A broken tax break?
Opportunity Zone investment in New Hampshire is slow in coming
Investors in the under-construction Tru by Hilton in the Manchester Millyard will be getting a huge tax break on their $10 million investment because the Millyard has been determined to be in an “economically distressed community.”
Seabrook, Durham, Raymond, Conway and Waterville Valley are also “distressed” — a term used by federal agencies in determining whether a community can receive status as an Opportunity Zone, where real estate investors can avoid paying capital gains taxes on their investments.
The communities are in some of the 27 census tracts that Gov. Chris Sununu designated in May 2018 as Opportunity Zones, a program created last year as part of President Trump’s Tax Cuts and Jobs Act.
The idea is to attract investment in poorer communities that need them. But the criteria for being labeled “distressed” is so lax that more than half the zip codes in the United States (and more than a third in New Hampshire) qualify.
Each state’s governor may pick a quarter of those census tracts as qualified Opportunity Zones, or QOZs, usually designating those already targeted for economic growth. Indeed, the law even allows 5% of a governor’s census tract selections to not be qualified, as long as they are next to a tract that is.
“The 27 Opportunity Zones that the state selected represent a broad array of diverse communities across New Hampshire, and will collectively benefit the citizens of New Hampshire,” said Sununu spokesperson Benjamin Vihstadt.
Under the program, investors can invest their capital gains via an Opportunity Zone fund by simply filing a self-certifying form with the Internal Revenue Service, with few restrictions or oversight and without the public knowing about it. In return, they get a triple tax break. They can defer paying taxes on the original capital gains (earned on an investment outside a zone) for as many as seven years, and earn a 15% reduction in their tax liability. They also don’t have to pay any tax on capital gains related to the QOZ project they invest in, as long as they hang on to it for a decade.
Since projects are likely to appreciate more in up-and-coming areas, investors have thus far tended to bypass the more risky low-income Opportunity Zones.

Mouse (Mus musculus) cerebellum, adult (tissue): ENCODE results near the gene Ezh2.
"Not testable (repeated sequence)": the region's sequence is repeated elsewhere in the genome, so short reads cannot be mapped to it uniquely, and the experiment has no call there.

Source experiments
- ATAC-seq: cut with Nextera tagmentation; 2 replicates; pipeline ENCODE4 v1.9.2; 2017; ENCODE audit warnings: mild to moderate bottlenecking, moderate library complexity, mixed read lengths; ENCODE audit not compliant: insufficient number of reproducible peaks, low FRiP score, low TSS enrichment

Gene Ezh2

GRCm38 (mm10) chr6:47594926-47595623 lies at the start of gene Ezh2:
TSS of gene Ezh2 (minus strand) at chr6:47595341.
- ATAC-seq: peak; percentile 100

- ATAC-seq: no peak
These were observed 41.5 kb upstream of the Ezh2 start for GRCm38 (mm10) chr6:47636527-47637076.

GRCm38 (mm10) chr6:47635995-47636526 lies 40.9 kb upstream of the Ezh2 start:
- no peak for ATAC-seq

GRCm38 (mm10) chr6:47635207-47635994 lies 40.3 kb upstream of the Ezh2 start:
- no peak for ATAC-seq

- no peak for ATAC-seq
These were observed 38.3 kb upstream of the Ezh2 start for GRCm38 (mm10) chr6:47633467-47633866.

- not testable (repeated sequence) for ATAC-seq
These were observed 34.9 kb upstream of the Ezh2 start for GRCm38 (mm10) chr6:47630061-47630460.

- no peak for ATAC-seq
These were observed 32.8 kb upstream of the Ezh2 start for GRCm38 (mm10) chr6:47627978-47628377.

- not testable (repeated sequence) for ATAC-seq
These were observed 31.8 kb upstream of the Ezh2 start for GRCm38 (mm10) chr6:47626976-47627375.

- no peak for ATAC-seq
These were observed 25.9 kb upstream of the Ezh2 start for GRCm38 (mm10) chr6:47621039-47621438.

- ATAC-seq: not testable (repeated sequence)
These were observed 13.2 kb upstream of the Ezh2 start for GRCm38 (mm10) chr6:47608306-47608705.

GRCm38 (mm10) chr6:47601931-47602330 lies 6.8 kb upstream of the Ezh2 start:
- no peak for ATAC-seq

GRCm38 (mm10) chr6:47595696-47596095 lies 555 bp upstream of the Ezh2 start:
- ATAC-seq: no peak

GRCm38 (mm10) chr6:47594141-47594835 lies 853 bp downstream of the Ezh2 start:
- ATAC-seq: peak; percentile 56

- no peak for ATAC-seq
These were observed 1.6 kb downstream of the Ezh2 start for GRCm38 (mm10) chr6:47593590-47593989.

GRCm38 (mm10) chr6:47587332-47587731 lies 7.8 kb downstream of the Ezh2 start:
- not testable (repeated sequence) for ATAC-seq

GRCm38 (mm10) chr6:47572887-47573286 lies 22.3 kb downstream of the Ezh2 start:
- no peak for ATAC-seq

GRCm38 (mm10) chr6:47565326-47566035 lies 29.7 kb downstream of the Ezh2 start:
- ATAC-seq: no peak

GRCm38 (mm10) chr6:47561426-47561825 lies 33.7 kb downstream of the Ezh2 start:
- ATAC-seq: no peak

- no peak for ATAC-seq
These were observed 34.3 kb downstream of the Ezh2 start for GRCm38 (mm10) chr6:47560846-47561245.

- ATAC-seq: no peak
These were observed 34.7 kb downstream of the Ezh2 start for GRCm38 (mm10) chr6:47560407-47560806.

For instance, in an investigative series, The New York Times reported on a QOZ investment in an upscale apartment building, with a yoga studio and 24-hour valet parking and a spa for residents’ pets, in New Rochelle, N.Y.
Some of the investors taking advantage of the program include convicted billionaire Michael Milken, the inspiration for Gordon “Greed Is Good” Gekko of the movie “Wall Street,” who is investing in an industrial park in Nevada near his Lake Tahoe home.
Such news accounts have caused some Democratic backers of the program, including presidential candidate and New Jersey Sen. Cory Booker, to back legislation requiring greater transparency and oversight. New Hampshire Sen. Maggie Hassan has signed on to Booker’s bill.
“This bipartisan legislation will provide needed oversight and help better measure the impact Opportunity Zone investments are having on job creation, poverty reduction and support for new businesses,” Hassan said in a release.
But Trump and Republicans in Congress defend the program.
“Across the country, our tax cuts have kicked off a race to invest in Opportunity Zones beyond anything anybody in this room even thought,” Trump said in April.
We have no idea how accurate that statement that is, since there is no complete public listing of the investment funds, much less a list of Opportunity Zone investments themselves. (While the IRS is still working on rules for some reporting requirements, that information will be shielded like tax returns and used for enforcement and statistical information.)
Some industry groups, however, do list about 200 investment funds that disclose their existence. Of those that state a geographic preference, only three mention New Hampshire. One — the $10 million DelCam Opportunity Zone Fund — is a two-person company based in Newton, Mass., that has yet to invest in anything in the Granite State.
“We are a real estate firm out of Boston, but we are looking to diversify into some manufacturing,” said Steve Trotta, a DelCam principal.
Other firms are scoping out New Hampshire, but most are window-shopping, say economic development officials in the state.
“Most of the large funds are interested in investments involving 100 acres,” said Beverly Donovan, the economic development director in Derry. “We don’t have that kind of inventory.”
If they are investing, that doesn’t mean the state would know about it. The state Department of Business and Economic Affairs wasn’t aware of any opportunity zone investment in New Hampshire, including the one in Manchester.
This in spite of the fact that the BEA has held a workshop promoting the new program and tried to start up a state fund — the Granite Opportunity Fund — with little success.
“We have no investments,” said Bill Shanahan, president of Northern New England Housing Investment Fund, the agency tasked with managing the Granite Opportunity Fund. “It has been slow out of the gate.”